### Montessori Math Manipulatives

*by Anne Zelenka*

Another school year is about to start and I'm again thinking how much I love the Montessori approach. I like that classrooms are multi-age. Older kids can act as leaders and younger kids can learn from them. Cliques are less likely to develop than in a single grade classroom. Age is less important than developmental stage in determining what the kids work on. The Montessori approach allows for kids to go as fast or as slow as they need. I love it.

I am not, however, a huge fan of the Montessori equipment. It seems too fussy somehow. Now an article in Scientific American has given shape to my doubts. Judy DeLoache, a specialist in early cognitive development at the University of Virginia, writes about how children develop symbolic thinking. In her research, she's found that children learn to think symbolically over several years and that they make many errors during that development. Thinking symbolically requires understanding dual reprentation: seeing an object "both as itself and as depicting something else."

Here's a couple examples of disconnects I've seen between the materials and the math they represent:

Example 1. The binomial cube. This cube is intended to represent the equation (a+b)^3. My husband and I were introduced to it at parents' night last year at the elementary school. The linkage between the wooden cube and the algebraic equation is a huge leap, one the elementary teacher wasn't prepared to take. To me, it was much more complicated to understand the algebra with the manipulative than with written mathematical symbols. [If you're interested, here's an explanation of the binomial cube.]

Example 2. Square root with a peg board. Henry and I did a square root together using a board and pegs one day at school. While I understood immediately how to physically manipulate the material, the connection between the material and the math behind it was not easy for me to grasp. This may be because I have spent my entire mathematical education using symbols and not using manipulatives, other than a stint at age three with the Montessori chains for skip-counting. But I wonder how many kids quickly learn to manipulate the materials but don't make any sort of leap to the math behind it.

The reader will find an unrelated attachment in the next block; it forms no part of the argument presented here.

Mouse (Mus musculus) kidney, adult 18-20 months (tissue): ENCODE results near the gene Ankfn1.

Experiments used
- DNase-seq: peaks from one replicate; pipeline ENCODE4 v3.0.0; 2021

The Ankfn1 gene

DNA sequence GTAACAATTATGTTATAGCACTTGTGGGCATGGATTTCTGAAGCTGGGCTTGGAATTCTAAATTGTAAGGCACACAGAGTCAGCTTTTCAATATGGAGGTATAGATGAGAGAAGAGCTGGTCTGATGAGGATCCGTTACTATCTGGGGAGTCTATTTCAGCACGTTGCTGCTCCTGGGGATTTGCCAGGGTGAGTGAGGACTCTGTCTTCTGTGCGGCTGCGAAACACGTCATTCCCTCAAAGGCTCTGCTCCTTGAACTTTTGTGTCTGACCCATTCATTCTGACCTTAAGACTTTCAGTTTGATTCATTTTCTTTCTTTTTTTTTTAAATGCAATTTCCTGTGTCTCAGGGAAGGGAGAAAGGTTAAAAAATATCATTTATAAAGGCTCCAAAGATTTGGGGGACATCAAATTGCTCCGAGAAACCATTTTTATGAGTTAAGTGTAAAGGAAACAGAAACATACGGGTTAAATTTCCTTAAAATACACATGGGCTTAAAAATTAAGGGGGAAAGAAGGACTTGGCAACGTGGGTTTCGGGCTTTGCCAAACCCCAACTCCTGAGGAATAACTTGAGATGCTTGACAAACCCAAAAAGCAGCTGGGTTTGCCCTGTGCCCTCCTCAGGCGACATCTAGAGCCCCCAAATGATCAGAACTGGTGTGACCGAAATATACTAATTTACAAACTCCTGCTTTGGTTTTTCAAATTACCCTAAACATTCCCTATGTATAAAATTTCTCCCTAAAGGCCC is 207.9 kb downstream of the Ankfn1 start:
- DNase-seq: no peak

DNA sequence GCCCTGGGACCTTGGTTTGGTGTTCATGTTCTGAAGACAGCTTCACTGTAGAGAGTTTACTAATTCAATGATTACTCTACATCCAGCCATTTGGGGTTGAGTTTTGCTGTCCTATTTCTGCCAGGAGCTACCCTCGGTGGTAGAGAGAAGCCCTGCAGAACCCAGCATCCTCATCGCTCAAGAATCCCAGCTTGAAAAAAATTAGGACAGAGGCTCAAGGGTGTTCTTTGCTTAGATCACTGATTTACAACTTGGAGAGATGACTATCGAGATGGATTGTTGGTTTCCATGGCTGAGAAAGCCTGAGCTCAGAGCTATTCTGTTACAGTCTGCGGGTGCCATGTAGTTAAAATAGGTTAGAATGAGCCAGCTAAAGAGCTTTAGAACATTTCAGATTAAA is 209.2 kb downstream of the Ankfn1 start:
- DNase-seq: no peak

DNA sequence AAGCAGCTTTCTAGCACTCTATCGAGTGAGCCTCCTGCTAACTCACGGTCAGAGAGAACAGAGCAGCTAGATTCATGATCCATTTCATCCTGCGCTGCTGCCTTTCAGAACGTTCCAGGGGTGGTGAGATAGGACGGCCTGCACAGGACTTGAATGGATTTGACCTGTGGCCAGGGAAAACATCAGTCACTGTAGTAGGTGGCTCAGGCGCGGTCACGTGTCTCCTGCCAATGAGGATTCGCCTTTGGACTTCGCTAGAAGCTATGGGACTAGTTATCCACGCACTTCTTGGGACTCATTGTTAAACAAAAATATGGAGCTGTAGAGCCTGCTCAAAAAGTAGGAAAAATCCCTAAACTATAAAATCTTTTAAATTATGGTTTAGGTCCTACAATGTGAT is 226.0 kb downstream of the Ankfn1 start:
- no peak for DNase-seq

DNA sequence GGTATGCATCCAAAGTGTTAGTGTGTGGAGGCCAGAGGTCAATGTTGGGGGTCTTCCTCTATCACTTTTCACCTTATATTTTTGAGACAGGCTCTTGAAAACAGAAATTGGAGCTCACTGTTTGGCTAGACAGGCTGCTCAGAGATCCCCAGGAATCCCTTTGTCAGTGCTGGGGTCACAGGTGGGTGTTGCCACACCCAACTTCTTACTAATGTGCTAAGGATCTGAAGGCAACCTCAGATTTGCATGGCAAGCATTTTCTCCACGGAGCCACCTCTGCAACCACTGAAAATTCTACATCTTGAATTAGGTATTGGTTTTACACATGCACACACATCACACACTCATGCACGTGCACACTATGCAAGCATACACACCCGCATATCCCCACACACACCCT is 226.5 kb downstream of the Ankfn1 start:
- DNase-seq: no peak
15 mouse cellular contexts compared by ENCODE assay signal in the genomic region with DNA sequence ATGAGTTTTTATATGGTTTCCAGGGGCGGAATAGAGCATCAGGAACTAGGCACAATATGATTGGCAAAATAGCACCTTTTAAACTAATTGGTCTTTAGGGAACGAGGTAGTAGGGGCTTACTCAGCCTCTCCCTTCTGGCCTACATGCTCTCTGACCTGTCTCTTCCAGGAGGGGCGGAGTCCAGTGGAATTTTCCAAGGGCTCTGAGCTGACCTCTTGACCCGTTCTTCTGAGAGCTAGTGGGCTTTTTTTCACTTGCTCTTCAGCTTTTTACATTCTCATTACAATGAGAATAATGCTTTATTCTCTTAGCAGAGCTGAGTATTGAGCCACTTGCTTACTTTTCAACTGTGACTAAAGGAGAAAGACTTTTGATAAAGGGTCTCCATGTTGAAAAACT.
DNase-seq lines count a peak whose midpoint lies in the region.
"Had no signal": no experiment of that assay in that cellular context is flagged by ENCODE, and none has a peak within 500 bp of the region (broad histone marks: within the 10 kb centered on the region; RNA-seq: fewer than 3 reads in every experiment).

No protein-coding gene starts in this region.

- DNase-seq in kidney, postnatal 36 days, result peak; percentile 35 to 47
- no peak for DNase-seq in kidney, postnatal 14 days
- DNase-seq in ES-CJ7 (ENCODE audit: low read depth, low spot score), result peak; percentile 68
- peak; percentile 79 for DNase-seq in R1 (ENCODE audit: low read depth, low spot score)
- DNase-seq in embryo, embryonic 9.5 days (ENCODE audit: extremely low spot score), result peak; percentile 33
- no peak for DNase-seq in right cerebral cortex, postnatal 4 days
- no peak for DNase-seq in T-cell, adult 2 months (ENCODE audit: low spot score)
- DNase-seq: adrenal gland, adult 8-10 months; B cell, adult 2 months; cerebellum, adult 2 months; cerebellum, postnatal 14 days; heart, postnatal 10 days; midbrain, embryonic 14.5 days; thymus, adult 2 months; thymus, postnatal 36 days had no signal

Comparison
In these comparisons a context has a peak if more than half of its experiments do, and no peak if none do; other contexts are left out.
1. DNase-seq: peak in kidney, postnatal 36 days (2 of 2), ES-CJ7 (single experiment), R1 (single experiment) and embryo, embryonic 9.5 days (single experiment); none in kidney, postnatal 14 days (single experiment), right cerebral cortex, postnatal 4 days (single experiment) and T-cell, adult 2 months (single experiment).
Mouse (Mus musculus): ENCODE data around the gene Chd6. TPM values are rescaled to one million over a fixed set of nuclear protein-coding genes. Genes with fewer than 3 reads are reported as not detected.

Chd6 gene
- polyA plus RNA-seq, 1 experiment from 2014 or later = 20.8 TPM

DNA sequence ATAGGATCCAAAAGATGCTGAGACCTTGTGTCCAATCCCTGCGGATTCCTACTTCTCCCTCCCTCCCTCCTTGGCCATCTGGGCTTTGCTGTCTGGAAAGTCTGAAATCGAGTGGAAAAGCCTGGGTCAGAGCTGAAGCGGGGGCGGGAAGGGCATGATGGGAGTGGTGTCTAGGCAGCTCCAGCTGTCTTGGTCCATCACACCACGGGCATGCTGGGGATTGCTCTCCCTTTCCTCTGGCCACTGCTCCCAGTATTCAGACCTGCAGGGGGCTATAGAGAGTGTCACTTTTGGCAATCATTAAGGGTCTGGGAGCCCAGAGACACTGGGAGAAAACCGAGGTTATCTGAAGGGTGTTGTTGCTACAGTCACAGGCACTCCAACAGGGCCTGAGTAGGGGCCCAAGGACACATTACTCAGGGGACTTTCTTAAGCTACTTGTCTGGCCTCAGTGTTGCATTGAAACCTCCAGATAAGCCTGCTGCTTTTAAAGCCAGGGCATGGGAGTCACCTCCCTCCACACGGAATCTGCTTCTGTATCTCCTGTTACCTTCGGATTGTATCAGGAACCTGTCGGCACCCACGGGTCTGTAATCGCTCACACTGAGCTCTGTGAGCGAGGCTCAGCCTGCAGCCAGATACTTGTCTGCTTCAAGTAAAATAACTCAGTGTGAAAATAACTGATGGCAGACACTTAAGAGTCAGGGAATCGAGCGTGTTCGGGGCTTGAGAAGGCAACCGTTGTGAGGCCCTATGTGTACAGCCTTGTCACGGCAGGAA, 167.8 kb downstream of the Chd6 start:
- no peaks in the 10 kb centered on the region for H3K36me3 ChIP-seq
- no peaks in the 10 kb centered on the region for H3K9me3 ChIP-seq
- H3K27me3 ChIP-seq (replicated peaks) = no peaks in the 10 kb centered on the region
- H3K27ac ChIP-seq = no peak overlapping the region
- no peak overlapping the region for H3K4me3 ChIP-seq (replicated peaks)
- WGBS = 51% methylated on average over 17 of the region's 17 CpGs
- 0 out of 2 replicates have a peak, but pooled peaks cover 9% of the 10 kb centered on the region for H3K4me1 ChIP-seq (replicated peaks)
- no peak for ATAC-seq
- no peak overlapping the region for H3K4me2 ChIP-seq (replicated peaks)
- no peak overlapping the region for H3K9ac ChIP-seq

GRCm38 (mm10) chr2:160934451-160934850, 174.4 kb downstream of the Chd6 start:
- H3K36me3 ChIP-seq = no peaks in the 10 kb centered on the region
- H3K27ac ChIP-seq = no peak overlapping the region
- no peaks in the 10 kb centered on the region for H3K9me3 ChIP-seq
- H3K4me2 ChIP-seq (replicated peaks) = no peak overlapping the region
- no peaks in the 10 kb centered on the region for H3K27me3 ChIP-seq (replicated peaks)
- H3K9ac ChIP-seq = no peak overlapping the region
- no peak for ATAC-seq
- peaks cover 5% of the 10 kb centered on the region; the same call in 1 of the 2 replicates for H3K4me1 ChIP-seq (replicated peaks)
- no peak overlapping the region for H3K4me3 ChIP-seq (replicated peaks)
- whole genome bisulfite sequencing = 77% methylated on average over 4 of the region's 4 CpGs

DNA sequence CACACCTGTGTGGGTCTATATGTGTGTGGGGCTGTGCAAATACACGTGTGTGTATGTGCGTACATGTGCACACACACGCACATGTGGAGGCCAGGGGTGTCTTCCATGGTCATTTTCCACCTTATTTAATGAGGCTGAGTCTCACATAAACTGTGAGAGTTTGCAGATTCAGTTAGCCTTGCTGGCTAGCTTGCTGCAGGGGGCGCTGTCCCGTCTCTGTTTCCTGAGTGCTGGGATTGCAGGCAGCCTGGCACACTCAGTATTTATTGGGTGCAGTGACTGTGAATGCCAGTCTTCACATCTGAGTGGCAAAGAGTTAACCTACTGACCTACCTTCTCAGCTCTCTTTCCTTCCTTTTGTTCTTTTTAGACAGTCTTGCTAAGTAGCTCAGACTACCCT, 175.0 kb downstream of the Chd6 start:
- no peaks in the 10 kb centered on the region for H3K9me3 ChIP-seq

Disclaimer. I'm no expert! Just reporting on what I've seen of math manipulatives in Montessori. I'm also not arguing for doing pencil-and-paper work in preschool. The kids have fun with the Montessori materials. I'm skeptical about how much they really prepare them to do symbolic math but I'm in favor of the approach as a whole.

I am not, however, a huge fan of the Montessori equipment. It seems too fussy somehow. Now an article in Scientific American has given shape to my doubts. Judy DeLoache, a specialist in early cognitive development at the University of Virginia, writes about how children develop symbolic thinking. In her research, she's found that children learn to think symbolically over several years and that they make many errors during that development. Thinking symbolically requires understanding dual reprentation: seeing an object "both as itself and as depicting something else."

DeLoache discusses the educational ramifications:

Using blocks designed to help teach math to young children, we taught six- and seven-year-olds to do subtraction problems that require borrowing (a form of problem that often gives young children difficulty). We taught a comparison group to do the same but using pencil and paper. Both groups learned to solve the problems equally well--but the group using the blocks took three times as long to do so. A girl who used the blocks offered us some advice after the study: "Have you ever thought of teaching kids to do these with paper and pencil? It's a lot easier."At the primary level (preschool through kindergarten, roughly ages 3 to 6), math manipulatives are used with great enthusiasm in Montessori classrooms. In elementary (ages 7 to 12) Montessori, manipulatives are used less often while paper and pencil work increases.